Ugh. 丁字尺 (N.B. is not T) seems to be the standard term and gets a lot more image hits. The only Google Books hit for T字尺 where you can actually see the text is a scanno for 丁字尺 [1] (note the little hook on the bottom of 丁) so there's no way of knowing if the other Google book hits are scannos or not without getting hold of a physical copy. I think this should be marked as a misspelling or non-standard version at best. Fugyoo 19:35, 28 September 2011 (UTC)
Non-standard / misspelling sounds like the way to go. This Baidu entry for 丁字尺 explicitly lists "T形尺" as an alternate name, so it's not far to go to see how someone might use "T字尺" as yet another alternate. -- Eiríkr Útlendi | Tala við mig 20:47, 28 September 2011 (UTC)
In Chinese character ‎(dīng) and Roman letter T are used alternatingly when one needs to express the T-shape. Look at 丁字 entry (T-shaped). ‎(dīng) is the preferred way and 丁字尺 ‎(dīngzìchǐ) is used 10 times more often than T字尺 ‎(T-zìchǐ), although it is a synonym. Not all shapes based on Roman letters can be rendered using hanzi, though, so it is a good example how words can be formed in Mandarin, so eg. Y字, X字, etc. are all valid (i.e. Y-shaped, X-shaped, etc.). ‎() means "character" or "letter". --Anatoli 23:23, 28 September 2011 (UTC)
I agree with Anatoli on the alternate use of 丁 and T. Another good example is T字路口/丁字路口 (three-way junction or T-intersection). I grew up with 丁字路口 but I have seen T字路口 used. JamesjiaoTC 23:36, 28 September 2011 (UTC)
Please archive this (I'm not sure how this is done). I think the discussion is over and the tern is verified. --Anatoli 03:25, 13 October 2011 (UTC)
I don't think this should be closed until there are 3 citations. Fugyoo 08:05, 13 October 2011 (UTC)
Well, no-one provided three actual citations, so I deleted it. - -sche (discuss) 22:45, 3 March 2012 (UTC)

October 2011[edit]


Rfv-sense: (wiktionary) open proxy -- Liliana 18:49, 8 October 2011 (UTC)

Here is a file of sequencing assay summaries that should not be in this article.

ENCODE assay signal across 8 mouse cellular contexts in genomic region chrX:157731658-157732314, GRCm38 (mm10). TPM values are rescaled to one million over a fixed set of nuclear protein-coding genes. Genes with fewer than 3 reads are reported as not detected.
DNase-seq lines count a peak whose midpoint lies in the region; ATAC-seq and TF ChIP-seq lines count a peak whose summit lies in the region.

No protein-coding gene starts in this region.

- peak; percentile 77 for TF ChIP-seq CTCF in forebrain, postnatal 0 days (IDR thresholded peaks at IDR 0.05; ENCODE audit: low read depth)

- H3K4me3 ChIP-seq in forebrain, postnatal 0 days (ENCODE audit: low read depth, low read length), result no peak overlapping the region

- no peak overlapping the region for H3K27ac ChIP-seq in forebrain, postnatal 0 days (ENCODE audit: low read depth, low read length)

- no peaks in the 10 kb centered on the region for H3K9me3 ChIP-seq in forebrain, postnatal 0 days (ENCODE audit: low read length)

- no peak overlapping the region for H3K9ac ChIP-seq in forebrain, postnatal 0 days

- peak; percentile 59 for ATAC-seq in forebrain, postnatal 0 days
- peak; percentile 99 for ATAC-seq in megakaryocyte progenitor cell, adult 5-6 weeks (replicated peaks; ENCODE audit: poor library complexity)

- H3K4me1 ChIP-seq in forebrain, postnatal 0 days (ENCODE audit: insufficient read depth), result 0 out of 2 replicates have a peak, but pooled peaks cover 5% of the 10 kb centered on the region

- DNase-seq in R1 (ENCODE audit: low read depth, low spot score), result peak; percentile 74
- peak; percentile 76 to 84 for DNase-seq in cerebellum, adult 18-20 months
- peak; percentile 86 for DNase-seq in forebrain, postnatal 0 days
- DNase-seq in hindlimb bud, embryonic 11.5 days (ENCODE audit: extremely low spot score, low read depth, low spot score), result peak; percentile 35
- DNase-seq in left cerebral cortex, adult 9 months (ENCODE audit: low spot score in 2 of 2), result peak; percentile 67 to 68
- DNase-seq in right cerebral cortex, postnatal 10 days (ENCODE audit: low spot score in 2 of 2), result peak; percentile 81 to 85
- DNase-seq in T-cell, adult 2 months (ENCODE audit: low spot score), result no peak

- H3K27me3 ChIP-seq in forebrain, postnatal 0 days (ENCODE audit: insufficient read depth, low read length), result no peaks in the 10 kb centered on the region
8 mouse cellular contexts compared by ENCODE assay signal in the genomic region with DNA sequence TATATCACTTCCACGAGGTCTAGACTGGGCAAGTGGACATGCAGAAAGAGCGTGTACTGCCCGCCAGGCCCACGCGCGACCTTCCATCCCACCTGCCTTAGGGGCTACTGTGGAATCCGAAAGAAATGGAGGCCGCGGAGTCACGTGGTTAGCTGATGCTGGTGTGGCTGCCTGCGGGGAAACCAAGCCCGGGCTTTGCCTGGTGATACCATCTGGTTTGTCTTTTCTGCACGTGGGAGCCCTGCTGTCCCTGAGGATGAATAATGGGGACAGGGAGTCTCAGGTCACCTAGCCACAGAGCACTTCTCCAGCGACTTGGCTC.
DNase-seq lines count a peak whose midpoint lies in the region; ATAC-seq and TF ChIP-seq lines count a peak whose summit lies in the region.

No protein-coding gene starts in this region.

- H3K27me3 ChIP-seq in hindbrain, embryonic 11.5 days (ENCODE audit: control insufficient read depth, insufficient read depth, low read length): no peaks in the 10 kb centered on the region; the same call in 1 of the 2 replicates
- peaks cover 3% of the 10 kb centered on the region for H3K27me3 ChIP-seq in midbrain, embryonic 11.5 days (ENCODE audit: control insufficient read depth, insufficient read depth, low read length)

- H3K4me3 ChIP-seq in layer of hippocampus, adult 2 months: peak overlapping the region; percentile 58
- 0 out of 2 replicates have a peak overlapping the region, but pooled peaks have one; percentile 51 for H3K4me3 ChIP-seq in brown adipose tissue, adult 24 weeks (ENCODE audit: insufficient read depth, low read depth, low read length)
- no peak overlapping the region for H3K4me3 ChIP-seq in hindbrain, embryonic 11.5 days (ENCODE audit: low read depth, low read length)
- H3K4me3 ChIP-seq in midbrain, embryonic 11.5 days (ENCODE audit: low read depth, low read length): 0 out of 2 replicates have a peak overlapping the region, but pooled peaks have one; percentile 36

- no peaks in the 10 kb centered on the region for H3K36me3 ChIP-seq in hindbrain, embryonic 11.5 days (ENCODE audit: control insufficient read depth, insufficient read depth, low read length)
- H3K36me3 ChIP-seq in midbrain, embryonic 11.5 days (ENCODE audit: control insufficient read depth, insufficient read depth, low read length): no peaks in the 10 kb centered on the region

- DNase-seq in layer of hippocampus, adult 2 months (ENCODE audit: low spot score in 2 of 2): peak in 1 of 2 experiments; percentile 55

"op server" has lots of Google hits (rfv removed) —Saltmarshtalk-συζήτηση 08:39, 9 October 2011 (UTC)
RFV returned; the Web is not durably archived. There could be a valid Google Books hit for "op server", but all I'm seeing is junk. I didn't check Google Groups.--Prosfilaes 09:26, 9 October 2011 (UTC)
RFV-failed for now. - -sche (discuss) 02:05, 28 February 2012 (UTC)


Tagged but not listed. Myself I have never encountered this one. -- Liliana 19:42, 24 October 2011 (UTC)

Struck as in clear widespread use. (Look on Usenet.) If anyone feels strongly that this should be deleted as uncited instead, I don't mind. - -sche (discuss) 05:51, 3 March 2012 (UTC)



I assume this would be a two-component misspelling of Pollyannaing, which might be a word. DCDuring TALK 02:33, 29 October 2011 (UTC)

Yes, that sounds more likely, or even Pollyanna-ing. I find the juxtaposition of "a" and "i" very odd. In any case, we need citations if we are to keep any form. Dbfirs 12:52, 29 October 2011 (UTC)
I'm not sure that any one form of the participle meets CFI. For example, some find the oddness to require a hyphen. I'm not really sure that this kind of conversion is worth a separate section, ie, Pollyanna#Verb. The Pollyanna entry seems to be encyclopedic in its second sense, which might belong in an etymology section if we were better about including sense evolution in our etymology sections. DCDuring TALK 13:54, 29 October 2011 (UTC)
You know when I first added this entry I added, pollyann with the conjugated links to pollyanned, pollyanning, and pollyanns, I have heard all of these used and I in fact had cited pollyanning thrice if any admin would be kind enough to dig it up please.Acdcrocks 09:30, 2 November 2011 (UTC)
I've moved the entry to Pollyanning, but I think it still fails because the quotations do not support a single part of speech. - -sche (discuss) 01:12, 30 January 2012 (UTC)
Deleted. - -sche (discuss) 03:03, 3 March 2012 (UTC)

November 2011[edit]

cum junkie[edit]

Requested at RFD, but not done. Frankly this is a waste of time, you're not going to find a quotation indicating that this means "person that uses their sexuality to obtain luxuries", because that's not what it means. It's simply a junkie for cum (semen), and we have precedent for deleting such entries at Talk:travel junkie. The only reason I'm putting this here is so Martin won't restore it and harp about a proper process. So let's get this stupid, stupid, stupid ball rolling. — [Ric Laurent] — 12:31, 16 November 2011 (UTC)

There already is a citation that examples that in the entry.Lucifer 18:57, 16 November 2011 (UTC)
ONE is not enough. The magic number is three. — [Ric Laurent] — 20:06, 16 November 2011 (UTC)
Tons of words have just one or none at all. Are you contesting that this is not in actually use? Forgive me if I am wrong, but you of all people seem well versed in vulgarities.Lucifer 10:27, 17 November 2011 (UTC)
I am. I'm not contesting the existence of this term. However, it is a sum-of-parts, like travel junkie, and we don't include those. See Talk:travel junkie. What I am contesting is the definition you gave. If it weren't for Martin, this entry would still be deleted and I wouldn't have started this stupid rfv. Basically, I'm just waiting for a week so I can delete it again, because the definition that you gave is inaccurate.